GOLAY, for VINE & THOMPSON, London. No 48887


Best quality, all-English minute repeating chronograph.

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Heavy gold hunter case with Alfred Stram swivel bow and 5-knuckle joints, hallmarked London 1892, casemaker EM (Edward Matthews, Northampton Square, Clerkenwell, grandfather of the late Martin Matthews). Golay pattern Patent keyless half-plate movement with raised barrel, jewelled to the 3rd with cap jewels on balance (diamond), lever and escape. Double-roller detached lever escapement, balance-spring with double-overcoil and fine-adjustment regulator. Best quality WILLIS enamel dial with 60-minute register in perfect condition, original blued-steel hands. 54 mm diameter and weighing just under 170 grams, gross.

Vigne and Thompson, then at 85 Aldersgate Street "Manufacturers and Importers of Watches, Clocks, Jewellery..." retailers.

Charles Hector Golay, later trading as Hector Golay, "Manufacturer of Complicated Watches" 46 Myddleton Square, London, Patent No 12417, October 1885. Swiss born (the Jura) but working most of his life in London, Golay was the main manufacturer, along with Nicole, Nielsen & Co, of the very best British made complicated watch work at the latter part of the 19th century. Golay is known to have used the top London craftsmen in the manufacture of his watches, and for anyone who still doubts the provenance of his rough movements, a bill dated 1909, made out to the chronometer maker Robert Gardner, states clearly "Value of Foreign Material in Repeating Work not exceeding Five Per Cent"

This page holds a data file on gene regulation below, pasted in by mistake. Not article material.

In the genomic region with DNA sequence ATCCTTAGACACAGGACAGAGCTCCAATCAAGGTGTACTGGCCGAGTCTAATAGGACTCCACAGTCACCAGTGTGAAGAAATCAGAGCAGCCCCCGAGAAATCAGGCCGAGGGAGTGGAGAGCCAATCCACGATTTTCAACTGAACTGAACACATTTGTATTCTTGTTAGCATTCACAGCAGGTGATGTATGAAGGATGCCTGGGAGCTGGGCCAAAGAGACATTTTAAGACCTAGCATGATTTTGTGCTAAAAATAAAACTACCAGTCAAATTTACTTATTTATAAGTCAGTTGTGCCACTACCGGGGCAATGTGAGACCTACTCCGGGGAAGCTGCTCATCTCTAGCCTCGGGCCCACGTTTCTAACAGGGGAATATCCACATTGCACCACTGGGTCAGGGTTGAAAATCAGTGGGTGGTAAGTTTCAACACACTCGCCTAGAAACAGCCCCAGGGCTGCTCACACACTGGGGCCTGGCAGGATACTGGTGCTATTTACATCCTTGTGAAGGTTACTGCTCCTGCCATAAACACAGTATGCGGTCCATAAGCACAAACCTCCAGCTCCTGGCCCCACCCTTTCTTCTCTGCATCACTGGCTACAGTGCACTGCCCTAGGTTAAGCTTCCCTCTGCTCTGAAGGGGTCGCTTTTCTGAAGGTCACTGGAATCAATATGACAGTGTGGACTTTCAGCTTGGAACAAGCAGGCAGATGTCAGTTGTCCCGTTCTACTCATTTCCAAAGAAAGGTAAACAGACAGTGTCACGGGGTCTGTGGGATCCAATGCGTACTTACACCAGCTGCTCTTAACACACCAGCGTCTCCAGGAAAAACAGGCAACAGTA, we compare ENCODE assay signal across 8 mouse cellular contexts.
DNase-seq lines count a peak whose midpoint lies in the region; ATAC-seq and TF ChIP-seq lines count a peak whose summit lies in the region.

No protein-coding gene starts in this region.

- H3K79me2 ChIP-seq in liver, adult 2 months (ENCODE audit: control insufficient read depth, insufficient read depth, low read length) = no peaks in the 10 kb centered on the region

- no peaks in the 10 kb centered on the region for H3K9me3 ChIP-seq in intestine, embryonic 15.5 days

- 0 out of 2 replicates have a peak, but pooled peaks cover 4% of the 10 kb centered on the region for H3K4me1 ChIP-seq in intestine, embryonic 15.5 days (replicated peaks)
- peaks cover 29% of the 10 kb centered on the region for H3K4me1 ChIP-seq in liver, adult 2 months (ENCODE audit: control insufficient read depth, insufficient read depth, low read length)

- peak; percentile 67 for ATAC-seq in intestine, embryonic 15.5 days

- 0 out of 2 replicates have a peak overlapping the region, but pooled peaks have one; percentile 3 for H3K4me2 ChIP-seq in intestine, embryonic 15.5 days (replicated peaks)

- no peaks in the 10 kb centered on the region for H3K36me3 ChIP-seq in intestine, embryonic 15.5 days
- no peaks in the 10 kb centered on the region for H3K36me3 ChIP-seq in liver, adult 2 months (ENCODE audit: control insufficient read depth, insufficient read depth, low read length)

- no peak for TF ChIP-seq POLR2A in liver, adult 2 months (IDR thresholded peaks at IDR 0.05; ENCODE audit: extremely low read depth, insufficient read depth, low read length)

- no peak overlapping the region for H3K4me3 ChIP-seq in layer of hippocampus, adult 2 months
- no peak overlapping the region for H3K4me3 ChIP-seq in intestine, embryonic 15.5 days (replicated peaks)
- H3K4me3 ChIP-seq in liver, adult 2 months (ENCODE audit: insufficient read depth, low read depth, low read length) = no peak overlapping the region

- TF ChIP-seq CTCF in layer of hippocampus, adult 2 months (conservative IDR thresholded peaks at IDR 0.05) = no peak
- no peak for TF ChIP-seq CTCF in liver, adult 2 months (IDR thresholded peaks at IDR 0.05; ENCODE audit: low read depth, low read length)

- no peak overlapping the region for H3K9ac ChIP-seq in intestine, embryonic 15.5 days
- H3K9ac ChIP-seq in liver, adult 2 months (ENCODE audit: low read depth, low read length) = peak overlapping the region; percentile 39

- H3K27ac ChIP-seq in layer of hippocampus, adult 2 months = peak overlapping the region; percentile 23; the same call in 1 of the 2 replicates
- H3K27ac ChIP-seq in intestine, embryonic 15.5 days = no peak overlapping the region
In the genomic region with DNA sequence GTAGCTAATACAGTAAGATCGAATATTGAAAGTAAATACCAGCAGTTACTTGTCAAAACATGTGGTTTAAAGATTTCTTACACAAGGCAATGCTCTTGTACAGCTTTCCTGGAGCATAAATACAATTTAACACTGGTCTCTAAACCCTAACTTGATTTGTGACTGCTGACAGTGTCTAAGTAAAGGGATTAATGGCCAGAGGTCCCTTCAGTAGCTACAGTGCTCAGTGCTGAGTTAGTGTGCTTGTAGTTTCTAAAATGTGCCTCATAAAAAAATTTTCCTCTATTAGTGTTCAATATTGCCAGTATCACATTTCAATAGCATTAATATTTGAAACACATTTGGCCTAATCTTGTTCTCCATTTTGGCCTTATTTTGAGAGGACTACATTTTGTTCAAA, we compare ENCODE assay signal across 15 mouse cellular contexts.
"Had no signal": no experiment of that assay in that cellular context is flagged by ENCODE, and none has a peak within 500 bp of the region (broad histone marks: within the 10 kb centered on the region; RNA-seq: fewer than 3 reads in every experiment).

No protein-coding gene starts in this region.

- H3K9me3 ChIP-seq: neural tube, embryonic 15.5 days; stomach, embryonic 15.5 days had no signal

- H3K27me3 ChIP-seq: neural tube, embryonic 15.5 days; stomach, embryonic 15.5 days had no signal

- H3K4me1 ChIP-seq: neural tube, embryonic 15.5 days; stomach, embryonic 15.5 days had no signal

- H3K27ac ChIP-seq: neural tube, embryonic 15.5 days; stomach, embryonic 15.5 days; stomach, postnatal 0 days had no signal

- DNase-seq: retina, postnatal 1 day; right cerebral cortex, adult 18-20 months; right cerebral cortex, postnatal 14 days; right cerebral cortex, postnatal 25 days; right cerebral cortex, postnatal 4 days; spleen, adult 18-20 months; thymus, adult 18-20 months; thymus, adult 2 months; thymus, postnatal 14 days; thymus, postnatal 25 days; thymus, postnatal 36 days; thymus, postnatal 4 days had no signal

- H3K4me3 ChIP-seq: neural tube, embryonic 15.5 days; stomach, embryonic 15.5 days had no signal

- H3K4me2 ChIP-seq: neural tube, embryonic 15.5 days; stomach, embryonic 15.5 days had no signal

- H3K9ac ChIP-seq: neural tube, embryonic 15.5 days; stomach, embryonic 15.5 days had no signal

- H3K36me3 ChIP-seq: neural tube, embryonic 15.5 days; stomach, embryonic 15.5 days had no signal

NB: The quality of even the best cases by Thoms, Stram and Matthews can vary according to cost. The use of 5-knuckle, as opposed to the usual 3-knuckle joints, is a clear indication that this is a fine example of the best London work which compares so well with anything produced abroad.

In lovely original condition showing few signs of use, the case without previous engraving and the swivel bow still tight. Serviced and guaranteed.